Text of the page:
Determining how much to contribute to each type of plan will require some careful thought and strategic planning.
Understand the Tax Benefits
A traditional, non-Roth 401(k) allows you to save for retirement on a pre-tax basis, which means the money is deducted from your paycheck before taxes are assessed.
The account then grows on a tax-deferred basis; you don’t pay taxes on any contributions or earnings until you withdraw the money. Withdrawals are subject to ordinary income tax and a possible 10% penalty tax if made before you reach age 59½, unless an exception applies.
You can open and contribute to an HSA only if you are enrolled in a qualifying high-deductible health plan (HDHP), are not covered by someone else’s plan, and cannot be claimed as a dependent by someone else.
Although HDHP premiums are generally lower than other types of health insurance, the out-of-pocket costs could be much higher (until you reach the deductible).
That’s where HSAs come in. Similar to 401(k)s, they allow you to set aside money on a pre-tax or tax-deductible basis, and the money grows tax-deferred.
However, HSAs offer an extra tax advantage: Funds used to pay qualified medical expenses can be withdrawn from the account tax-free. And you don’t have to wait until a certain age to do so.
That may be one reason why 68% of individuals in one survey viewed HSAs as a way to pay current medical bills rather than save for the future. However, a closer look at HSAs reveals why they can add a new dimension to your retirement strategy.
Health Savings Account (HSA): A Deeper Dive
Following are some of the reasons an HSA could be a good long-term, asset-building tool.
- With an HSA, there is no “use it or lose it” requirement, as there is with a flexible spending account (FSA); you can carry an HSA balance from one year to the next, allowing it to potentially grow over time.
- HSAs are portable. If you leave your employer for any reason, you can roll the money into another HSA.
- You typically have the opportunity to invest your HSA money in a variety of asset classes, similar to a 401(k) plan (According to the Plan Sponsor Council of America, most HSAs require you to have at least $1,000 in the account before you can invest beyond cash alternatives).
- HSAs don’t impose required minimum distributions at age 70½, unlike 401(k)s.
- You can use your HSA money to pay for certain health insurance costs in retirement, including Medicare premiums and copays, as well as long-term care insurance premiums (subject to certain limits).
- Prior to age 65, withdrawals used for nonqualified expenses are subject to income tax and a 20% penalty tax; however, after age 65, money used for nonqualified expenses will not be subject to the penalty (i.e., HSA dollars used for nonqualified expenses after age 65 receive the same tax treatment as traditional 401(k) withdrawals).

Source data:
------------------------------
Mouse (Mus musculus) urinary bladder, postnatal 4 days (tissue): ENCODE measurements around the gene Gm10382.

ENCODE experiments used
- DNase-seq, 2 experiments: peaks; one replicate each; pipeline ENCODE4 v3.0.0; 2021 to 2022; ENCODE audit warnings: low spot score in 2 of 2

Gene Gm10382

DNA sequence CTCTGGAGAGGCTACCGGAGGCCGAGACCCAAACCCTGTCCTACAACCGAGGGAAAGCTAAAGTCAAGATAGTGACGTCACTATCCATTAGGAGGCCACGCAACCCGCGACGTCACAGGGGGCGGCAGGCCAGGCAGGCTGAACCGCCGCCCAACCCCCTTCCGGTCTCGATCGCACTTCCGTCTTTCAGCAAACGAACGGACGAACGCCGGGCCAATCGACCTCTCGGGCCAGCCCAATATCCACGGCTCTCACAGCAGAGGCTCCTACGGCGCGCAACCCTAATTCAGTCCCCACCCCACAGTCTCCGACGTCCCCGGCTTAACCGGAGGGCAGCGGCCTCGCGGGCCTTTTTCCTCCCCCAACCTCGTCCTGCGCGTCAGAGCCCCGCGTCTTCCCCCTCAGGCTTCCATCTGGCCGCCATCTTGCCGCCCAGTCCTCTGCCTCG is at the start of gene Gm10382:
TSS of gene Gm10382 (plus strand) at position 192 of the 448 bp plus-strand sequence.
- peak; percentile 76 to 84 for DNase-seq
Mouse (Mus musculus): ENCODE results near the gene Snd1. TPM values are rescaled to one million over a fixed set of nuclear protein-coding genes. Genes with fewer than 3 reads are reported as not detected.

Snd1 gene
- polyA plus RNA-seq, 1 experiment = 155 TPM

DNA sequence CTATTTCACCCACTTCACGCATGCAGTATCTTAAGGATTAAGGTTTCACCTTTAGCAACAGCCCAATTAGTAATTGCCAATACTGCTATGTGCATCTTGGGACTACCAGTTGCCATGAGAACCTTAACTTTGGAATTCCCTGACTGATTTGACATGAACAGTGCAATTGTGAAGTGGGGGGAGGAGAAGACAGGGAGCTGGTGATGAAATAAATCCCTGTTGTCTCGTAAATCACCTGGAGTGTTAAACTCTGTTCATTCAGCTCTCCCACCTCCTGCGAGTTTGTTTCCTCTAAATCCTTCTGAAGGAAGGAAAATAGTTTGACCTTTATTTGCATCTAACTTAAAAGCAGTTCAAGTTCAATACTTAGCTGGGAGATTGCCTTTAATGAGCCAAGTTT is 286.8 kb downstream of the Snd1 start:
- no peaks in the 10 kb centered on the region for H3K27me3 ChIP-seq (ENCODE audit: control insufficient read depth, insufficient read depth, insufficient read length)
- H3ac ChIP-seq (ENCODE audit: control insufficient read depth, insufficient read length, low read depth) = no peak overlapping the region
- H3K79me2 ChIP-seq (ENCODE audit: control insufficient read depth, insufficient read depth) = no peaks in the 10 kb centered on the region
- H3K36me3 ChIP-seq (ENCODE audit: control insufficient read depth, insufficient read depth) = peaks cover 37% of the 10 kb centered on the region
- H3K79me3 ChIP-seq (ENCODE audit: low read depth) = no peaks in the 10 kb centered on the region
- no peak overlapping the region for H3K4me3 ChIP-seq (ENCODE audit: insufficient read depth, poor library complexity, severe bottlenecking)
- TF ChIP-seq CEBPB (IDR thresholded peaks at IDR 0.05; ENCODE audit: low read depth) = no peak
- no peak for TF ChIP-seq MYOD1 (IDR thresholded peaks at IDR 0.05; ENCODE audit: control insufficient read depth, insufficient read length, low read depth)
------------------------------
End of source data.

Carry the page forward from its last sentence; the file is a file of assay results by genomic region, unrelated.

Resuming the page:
The bottom line is that if you don’t need all of your HSA money to cover immediate health-care costs, it may provide an ideal opportunity to build a separate nest egg for your retirement health-care expenses.
It might be wise to keep any money needed to cover immediate or short-term medical expenses in relatively conservative investments.
Additional Points to Consider
If you have the option to save in both a 401(k) and an HSA, ideally you would set aside the maximum amount in each type of account:
In 2019, the limits are $19,000 (plus an additional $6,000 if you’re 50 or older) in your 401(k) plan; $3,500 for individual coverage (or $7,000 for families, plus an additional $1,000 if you’re 55 or older) in your HSA.
Realistically, however, those amounts may be unattainable. So here are some important points to consider:
- Estimate how much you spend out of pocket on your family’s health care annually and set aside at least that much in your HSA.
- If either your 401(k) or HSA — or both — offers an employer match, try to contribute at least enough to take full advantage of it. Not doing so is turning down free money.
- Understand all HSA rules, both now and down the road. For example, you’ll need to save receipts for all your medical expenses. And once you’re enrolled in Medicare, you can no longer contribute to an HSA. Nor can you pay Medigap premiums with HSA dollars.
- Compare investment options in both types of accounts. Examine the objectives, risk/return potential, and fees and expenses of all options before determining amounts to invest.
- If your 401(k) offers a Roth account, you may want to factor its pros and cons into the equation as well.
Sources: Survey of Adults with Employer-Sponsored Insurance, Kaiser Family Foundation/LA Times, May 2, 2019; 2019 HSA Survey, Plan Sponsor Council of America, June 4, 2019
For more information on qualified medical expenses, review IRS Publication 502. For help with your specific situation, consult a tax professional. Asset allocation is a method used to help manage investment risk; it does not guarantee a profit or protect against investment loss. All investing involves risk, including the possible loss of principal, and there is no guarantee that any investment strategy will be successful.
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